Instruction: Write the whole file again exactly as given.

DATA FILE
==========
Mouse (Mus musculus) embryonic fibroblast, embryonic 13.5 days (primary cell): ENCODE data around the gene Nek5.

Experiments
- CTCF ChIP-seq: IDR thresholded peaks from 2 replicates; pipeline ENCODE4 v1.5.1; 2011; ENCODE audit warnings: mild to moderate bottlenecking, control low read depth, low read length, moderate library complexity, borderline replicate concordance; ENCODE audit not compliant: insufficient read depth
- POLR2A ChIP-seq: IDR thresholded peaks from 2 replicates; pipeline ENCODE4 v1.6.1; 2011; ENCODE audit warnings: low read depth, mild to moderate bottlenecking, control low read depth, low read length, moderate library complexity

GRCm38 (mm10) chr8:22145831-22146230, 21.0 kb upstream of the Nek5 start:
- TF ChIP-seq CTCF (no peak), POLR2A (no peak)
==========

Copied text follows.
Mouse (Mus musculus) embryonic fibroblast, embryonic 13.5 days (primary cell): ENCODE data around the gene Nek5.

Experiments
- CTCF ChIP-seq: IDR thresholded peaks from 2 replicates; pipeline ENCODE4 v1.5.1; 2011; ENCODE audit warnings: mild to moderate bottlenecking, control low read depth, low read length, moderate library complexity, borderline replicate concordance; ENCODE audit not compliant: insufficient read depth
- POLR2A ChIP-seq: IDR thresholded peaks from 2 replicates; pipeline ENCODE4 v1.6.1; 2011; ENCODE audit warnings: low read depth, mild to moderate bottlenecking, control low read depth, low read length, moderate library complexity

GRCm38 (mm10) chr8:22145831-22146230, 21.0 kb upstream of the Nek5 start:
- TF ChIP-seq CTCF (no peak), POLR2A (no peak)